The good news is that colleges tend to be more accepting of all people, Nelson says. With GLBT students, she says some sensitivities need to be taken into account when choosing a college. She often advises GLBT students to look at urban campuses because of their exposure to gay issues, but cautions they may not always be the right choice. "Find the right match and don't make any assumptions," she says. "Look carefully at [your] individual needs."

Nelson says more schools give support to GLBT students than we realize. She cites the Jesuit Marymount College (Rancho Palos Verdes, CA) as an example, saying the alleged toxicity of religious schools for GLBT students is just not true. "[Marymount's] alums came forward and said you can't make those kind of assumptions," she says. "They have a huge GLBT student support."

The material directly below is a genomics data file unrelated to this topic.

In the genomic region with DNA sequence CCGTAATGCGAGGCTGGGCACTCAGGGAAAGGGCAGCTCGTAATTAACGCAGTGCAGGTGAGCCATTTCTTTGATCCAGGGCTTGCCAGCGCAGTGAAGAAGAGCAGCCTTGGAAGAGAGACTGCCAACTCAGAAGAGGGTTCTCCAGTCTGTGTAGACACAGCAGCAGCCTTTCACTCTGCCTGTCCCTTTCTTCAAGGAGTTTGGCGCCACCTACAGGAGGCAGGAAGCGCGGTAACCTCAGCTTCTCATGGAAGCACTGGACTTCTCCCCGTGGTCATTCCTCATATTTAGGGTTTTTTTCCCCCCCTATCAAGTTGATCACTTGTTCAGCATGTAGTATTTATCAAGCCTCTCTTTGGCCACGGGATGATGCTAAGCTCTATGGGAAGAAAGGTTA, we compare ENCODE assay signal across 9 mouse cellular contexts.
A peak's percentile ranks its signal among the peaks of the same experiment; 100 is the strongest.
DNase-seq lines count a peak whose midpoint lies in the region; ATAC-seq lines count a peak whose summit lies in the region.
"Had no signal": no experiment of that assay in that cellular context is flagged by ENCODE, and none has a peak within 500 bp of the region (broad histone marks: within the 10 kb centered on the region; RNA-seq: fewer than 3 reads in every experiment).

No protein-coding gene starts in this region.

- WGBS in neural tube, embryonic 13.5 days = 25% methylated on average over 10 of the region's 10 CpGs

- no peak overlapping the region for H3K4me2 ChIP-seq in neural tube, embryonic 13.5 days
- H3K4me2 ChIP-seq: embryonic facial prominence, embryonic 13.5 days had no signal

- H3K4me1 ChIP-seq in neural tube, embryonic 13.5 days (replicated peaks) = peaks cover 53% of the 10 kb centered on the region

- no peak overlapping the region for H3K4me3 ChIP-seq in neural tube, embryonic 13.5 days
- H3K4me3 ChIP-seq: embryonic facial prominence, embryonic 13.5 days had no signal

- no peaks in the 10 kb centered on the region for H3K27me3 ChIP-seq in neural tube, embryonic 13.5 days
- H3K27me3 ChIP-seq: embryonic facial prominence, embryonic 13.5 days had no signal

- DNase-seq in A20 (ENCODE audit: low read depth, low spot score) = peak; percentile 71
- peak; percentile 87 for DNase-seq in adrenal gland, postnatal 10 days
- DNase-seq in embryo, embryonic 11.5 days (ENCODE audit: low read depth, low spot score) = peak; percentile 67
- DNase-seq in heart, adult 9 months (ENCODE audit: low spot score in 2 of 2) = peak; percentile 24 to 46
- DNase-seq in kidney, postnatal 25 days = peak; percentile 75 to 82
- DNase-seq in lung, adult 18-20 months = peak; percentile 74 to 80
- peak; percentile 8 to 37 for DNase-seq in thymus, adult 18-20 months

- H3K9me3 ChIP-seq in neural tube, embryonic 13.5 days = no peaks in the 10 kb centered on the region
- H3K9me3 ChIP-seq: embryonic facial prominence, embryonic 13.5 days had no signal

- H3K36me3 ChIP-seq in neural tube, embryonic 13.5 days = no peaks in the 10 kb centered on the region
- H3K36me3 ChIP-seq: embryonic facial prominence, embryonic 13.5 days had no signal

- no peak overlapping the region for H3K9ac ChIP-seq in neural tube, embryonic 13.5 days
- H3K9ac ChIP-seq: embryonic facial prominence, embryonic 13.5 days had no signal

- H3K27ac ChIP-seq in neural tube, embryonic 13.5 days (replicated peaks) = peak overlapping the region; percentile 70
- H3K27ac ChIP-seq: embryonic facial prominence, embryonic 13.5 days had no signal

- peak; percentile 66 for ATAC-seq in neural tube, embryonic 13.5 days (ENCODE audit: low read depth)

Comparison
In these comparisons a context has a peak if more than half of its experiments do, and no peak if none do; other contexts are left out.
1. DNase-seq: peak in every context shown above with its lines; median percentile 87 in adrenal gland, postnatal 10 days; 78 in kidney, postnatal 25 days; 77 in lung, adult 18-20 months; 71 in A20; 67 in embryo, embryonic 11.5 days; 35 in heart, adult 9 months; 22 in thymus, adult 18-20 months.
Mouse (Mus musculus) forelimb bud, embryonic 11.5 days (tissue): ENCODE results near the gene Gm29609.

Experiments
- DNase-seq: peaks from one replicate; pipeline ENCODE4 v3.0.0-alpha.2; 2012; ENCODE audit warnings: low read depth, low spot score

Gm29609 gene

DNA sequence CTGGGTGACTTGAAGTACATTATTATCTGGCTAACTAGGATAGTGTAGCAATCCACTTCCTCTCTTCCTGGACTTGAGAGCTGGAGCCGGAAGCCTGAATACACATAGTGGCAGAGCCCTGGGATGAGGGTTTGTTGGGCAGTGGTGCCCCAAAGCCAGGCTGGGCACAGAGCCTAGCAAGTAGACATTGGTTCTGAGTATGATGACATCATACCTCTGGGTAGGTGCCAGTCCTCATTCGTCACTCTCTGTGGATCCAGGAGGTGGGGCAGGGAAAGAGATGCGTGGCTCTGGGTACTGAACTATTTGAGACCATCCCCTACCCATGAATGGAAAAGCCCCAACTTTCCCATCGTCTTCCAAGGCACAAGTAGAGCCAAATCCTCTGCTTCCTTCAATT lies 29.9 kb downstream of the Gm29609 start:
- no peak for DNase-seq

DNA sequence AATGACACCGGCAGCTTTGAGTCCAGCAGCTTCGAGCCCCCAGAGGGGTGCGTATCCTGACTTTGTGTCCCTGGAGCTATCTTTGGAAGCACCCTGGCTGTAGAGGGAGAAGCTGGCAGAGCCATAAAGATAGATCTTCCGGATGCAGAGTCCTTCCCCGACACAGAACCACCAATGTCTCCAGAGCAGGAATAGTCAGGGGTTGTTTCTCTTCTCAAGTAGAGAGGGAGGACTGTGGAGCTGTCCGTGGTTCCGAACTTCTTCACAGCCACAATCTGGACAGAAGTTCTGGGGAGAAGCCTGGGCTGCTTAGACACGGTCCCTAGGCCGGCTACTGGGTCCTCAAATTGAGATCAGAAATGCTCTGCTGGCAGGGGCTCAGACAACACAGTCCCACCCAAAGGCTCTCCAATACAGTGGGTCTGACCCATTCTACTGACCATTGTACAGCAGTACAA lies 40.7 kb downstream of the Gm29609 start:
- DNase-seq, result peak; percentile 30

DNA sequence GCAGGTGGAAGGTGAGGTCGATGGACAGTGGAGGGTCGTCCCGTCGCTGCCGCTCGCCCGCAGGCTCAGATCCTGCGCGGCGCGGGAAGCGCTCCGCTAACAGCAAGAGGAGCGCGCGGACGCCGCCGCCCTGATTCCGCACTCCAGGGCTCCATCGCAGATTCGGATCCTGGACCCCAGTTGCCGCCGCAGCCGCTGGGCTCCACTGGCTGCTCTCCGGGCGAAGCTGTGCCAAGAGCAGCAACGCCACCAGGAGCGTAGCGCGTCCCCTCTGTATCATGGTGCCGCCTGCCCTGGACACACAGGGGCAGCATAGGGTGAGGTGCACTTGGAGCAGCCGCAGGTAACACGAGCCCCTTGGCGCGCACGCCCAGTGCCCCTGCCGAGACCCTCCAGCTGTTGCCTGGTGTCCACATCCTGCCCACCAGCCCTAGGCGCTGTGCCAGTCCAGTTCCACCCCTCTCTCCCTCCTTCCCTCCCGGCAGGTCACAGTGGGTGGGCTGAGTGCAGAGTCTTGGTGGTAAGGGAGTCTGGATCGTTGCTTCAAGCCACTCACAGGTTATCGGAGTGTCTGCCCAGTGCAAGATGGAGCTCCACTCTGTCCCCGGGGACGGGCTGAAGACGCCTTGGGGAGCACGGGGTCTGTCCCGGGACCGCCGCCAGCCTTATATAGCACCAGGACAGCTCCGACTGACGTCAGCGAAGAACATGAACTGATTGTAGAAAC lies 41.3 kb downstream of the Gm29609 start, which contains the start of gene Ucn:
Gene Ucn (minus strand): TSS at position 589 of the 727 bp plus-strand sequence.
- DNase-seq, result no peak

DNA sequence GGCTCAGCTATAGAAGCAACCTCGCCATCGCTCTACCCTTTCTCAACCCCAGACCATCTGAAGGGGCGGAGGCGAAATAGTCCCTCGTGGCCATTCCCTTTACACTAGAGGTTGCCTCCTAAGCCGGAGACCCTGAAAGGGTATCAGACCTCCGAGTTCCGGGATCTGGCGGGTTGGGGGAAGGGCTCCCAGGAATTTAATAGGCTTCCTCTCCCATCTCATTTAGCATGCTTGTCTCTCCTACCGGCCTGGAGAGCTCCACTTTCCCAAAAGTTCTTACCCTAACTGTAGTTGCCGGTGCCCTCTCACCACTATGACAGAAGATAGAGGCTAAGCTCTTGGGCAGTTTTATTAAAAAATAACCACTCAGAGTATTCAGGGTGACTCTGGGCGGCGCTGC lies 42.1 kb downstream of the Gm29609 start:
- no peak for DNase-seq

She also encourages GLBT students to look beyond student organizations, most of which come and go, and opt instead for mentors within a gay and lesbian faculty association. "A strong gay and lesbian faculty offer a different perspective on campus." Plus, gay faculty in the public eye can make students feel more comfortable on campus, she adds.

"One person coming out can have a tremendous effect," she says. "Almost all [GLBT teens] wish they had more role models."

And GLBT teens shouldn't be the only ones wishing for more gay role models. It's brutal deaths like Gwen's that show gay prejudice is still an issue. "[Gwen's death] was a huge wake-up call for our western liberal notions about ourselves," says Nelson.

In fact, one could say Gwen's assailants weren't -- as they probably thought -- getting rid of a problem. Instead, they were bringing one to light.

*This article was originally published in a 2003-4 issue of CollegeBound Teen Magazine.